Asked  7 Months ago    Answers:  5   Viewed   37 times

The following two different code snippets seem equivalent to me:

var myArray = Array();
myArray['A'] = "Athens";
myArray['B'] = "Berlin";


var myObject = {'A': 'Athens', 'B':'Berlin'};

because they both behave the same, and also typeof(myArray) == typeof(myObjects) (both yield 'object').

Is there any difference between these variants?



Virtually everything in javascript is an object, so you can "abuse" an Array object by setting arbitrary properties on it. This should be considered harmful though. Arrays are for numerically indexed data - for non-numeric keys, use an Object.

Here's a more concrete example why non-numeric keys don't "fit" an Array:

var myArray = Array();
myArray['A'] = "Athens";
myArray['B'] = "Berlin";


This won't display '2', but '0' - effectively, no elements have been added to the array, just some new properties added to the array object.

Tuesday, June 1, 2021
answered 7 Months ago


There is no benefit to using new Object(); - whereas {}; can make your code more compact, and more readable.

For defining empty objects they're technically the same. The {} syntax is shorter, neater (less Java-ish), and allows you to instantly populate the object inline - like so:

var myObject = {
        title:  'Frog',
        url:    '/img/picture.jpg',
        width:  300,
        height: 200


For arrays, there's similarly almost no benefit to ever using new Array(); over []; - with one minor exception:

var emptyArray = new Array(100);

creates a 100 item long array with all slots containing undefined - which may be nice/useful in certain situations (such as (new Array(9)).join('Na-Na ') + 'Batman!').

My recommendation

  1. Never use new Object(); - it's clunkier than {}; and looks silly.
  2. Always use []; - except when you need to quickly create an "empty" array with a predefined length.
Wednesday, June 2, 2021
answered 7 Months ago

Sure, people have been doing it for ages. It's not recommended as it's messy and you may mess with existing properties.

If you are looping code with your code may break because you will now be enumerating through these newly attached properties.

I suggest using something like jQuery's .data which keeps metadata attached to objects. If you don't want to use a library, re-implement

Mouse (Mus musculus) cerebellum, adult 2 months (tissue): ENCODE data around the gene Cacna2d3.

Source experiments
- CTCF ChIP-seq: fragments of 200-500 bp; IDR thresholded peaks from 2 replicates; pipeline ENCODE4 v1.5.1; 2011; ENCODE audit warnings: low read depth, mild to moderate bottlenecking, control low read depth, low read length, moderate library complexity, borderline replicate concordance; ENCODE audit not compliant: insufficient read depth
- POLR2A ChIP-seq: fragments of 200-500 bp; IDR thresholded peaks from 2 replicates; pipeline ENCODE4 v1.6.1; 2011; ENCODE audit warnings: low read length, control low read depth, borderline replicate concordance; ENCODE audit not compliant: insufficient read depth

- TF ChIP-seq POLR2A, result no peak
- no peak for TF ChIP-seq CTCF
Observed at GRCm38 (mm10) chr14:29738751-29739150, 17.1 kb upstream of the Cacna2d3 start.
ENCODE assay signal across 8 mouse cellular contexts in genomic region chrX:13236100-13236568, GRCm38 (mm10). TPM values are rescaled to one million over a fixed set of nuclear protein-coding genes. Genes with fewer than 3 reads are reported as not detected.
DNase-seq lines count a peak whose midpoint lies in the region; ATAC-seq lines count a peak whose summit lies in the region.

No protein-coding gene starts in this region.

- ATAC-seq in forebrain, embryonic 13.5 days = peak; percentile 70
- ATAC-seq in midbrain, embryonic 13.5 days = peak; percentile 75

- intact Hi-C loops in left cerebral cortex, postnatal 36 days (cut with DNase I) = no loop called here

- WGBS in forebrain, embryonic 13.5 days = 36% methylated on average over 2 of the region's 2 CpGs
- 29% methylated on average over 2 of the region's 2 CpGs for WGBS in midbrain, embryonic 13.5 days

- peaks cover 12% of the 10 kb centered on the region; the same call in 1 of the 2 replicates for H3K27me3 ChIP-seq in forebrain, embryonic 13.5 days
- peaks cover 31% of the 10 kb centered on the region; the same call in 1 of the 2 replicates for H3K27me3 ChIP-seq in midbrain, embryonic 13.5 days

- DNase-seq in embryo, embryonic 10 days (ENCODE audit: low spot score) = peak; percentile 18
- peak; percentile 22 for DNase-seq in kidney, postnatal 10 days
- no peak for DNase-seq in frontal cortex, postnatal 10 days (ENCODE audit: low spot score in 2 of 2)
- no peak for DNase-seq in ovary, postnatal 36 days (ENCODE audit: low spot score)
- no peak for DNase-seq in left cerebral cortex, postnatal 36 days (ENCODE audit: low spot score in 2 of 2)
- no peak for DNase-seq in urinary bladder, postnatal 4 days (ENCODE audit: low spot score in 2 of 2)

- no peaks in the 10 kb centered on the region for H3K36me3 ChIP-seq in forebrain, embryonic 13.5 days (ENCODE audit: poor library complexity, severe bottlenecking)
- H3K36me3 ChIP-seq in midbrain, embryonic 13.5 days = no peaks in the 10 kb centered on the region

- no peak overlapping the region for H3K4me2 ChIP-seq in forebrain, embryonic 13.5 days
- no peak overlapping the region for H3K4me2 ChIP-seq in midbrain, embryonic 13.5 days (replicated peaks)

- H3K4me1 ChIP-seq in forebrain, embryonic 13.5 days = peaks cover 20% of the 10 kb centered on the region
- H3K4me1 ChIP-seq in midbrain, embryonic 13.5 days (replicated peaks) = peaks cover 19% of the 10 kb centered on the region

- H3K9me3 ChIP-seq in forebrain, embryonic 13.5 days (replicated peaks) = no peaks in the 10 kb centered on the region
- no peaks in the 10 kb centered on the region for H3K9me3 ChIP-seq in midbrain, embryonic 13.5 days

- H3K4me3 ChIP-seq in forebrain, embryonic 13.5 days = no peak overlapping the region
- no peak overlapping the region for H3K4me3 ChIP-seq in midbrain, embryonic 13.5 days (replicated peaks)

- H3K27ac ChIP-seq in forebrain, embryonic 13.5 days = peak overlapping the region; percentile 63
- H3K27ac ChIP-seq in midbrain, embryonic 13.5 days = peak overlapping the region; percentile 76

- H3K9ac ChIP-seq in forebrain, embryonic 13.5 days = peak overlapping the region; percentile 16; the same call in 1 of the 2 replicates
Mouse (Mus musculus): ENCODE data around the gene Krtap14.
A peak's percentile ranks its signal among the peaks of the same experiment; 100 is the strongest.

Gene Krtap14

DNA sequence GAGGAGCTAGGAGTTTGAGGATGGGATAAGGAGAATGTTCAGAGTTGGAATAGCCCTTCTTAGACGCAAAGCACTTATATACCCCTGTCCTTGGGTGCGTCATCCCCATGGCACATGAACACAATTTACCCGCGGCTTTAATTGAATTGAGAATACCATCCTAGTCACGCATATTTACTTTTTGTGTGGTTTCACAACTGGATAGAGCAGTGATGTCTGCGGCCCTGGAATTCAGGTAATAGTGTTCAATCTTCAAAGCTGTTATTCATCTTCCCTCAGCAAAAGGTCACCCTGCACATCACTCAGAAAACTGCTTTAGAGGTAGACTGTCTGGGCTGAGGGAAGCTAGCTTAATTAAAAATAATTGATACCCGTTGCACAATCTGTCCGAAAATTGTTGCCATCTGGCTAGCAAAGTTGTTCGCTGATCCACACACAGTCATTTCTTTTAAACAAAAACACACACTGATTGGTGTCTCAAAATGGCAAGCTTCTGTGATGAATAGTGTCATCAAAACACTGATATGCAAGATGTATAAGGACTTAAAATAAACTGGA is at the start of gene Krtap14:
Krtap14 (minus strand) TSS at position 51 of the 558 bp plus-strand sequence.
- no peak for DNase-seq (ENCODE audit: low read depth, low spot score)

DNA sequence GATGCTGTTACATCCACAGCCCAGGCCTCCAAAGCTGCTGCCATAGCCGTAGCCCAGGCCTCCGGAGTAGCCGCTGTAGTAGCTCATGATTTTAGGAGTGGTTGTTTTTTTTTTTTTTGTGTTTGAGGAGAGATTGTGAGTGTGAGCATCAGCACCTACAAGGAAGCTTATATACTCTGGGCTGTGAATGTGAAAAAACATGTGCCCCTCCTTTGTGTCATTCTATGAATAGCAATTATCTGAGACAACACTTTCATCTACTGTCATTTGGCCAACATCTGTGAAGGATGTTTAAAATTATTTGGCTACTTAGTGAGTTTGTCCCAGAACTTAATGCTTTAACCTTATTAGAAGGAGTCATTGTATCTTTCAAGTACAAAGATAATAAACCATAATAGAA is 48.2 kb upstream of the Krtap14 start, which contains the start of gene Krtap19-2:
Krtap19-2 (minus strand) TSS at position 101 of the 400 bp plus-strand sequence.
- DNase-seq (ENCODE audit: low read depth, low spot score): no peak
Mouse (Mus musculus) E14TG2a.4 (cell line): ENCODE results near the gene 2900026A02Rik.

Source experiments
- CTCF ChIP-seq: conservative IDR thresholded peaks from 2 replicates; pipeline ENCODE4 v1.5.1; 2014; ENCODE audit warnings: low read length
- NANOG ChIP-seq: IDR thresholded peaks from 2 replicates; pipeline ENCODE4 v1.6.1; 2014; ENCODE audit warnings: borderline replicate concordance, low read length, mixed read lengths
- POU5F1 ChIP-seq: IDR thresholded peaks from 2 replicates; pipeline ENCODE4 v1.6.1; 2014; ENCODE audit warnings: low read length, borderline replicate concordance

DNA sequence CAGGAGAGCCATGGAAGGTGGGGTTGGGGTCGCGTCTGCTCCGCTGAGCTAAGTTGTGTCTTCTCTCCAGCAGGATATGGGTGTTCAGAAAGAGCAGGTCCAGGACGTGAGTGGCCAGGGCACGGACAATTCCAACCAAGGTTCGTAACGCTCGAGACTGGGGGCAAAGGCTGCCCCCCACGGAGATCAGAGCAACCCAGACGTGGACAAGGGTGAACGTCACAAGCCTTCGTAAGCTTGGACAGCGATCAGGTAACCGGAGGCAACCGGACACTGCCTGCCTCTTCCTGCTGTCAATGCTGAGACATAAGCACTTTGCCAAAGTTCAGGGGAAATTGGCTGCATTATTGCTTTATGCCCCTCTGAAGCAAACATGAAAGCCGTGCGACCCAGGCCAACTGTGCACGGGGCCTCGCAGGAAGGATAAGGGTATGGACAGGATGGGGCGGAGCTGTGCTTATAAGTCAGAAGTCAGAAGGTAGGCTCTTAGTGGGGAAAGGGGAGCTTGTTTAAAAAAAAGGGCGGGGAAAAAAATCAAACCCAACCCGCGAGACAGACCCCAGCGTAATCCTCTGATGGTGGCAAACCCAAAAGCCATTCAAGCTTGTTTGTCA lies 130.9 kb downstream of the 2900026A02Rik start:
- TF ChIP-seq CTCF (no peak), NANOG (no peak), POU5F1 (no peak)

Tuesday, July 13, 2021
answered 5 Months ago

Property names are always strings or symbols.

If you pass something which isn't a string or symbol, it gets converted to a string.

The default toString() method on an array is roughly:

String.prototype.toString = function () { return this.join(","); }

So ['a'] gets converted to 'a'.

As a side note this only works with an array of length 1.

It works fine with arrays that are longer. You just need a matching value:

const o = {
    "a,b": "Hello"
const a = ["a", "b"];
console.log("" + a);

And since any object can be converted to a string, and you can customise the toString method, you can do really weird things:

const data = {
  "42": "Hello"

class Weird {
    constructor(x) {
        this.x = x;
    toString() {
        return this.x + 40;

const w = new Weird(2);

(Note that doing really weird things is usually a stupid idea that makes it hard to debug your own code two weeks later).

Friday, August 6, 2021
Igor Tupitsyn
answered 4 Months ago

As order of values in array returned by Object.values() isn't guaranteed, you should consider use of .map() with some Object Destructuring. You can then extract object properties in separate variables and return them in desired order explicitly.

const data = [
  { amount: '100', user: 'admin', date: 'March 6, 2019' },
  { amount: '120', user: 'admin', date: 'March 6, 2019' },
  { amount: '80',  user: 'admin', date: 'March 7, 2019' },
  { amount: '200', user: 'admin', date: 'March 7, 2019' }

const result ={ amount, user, date }) => [amount, user, date]);

.as-console-wrapper { max-height: 100% !important; top: 0; }
Sunday, August 8, 2021
answered 4 Months ago
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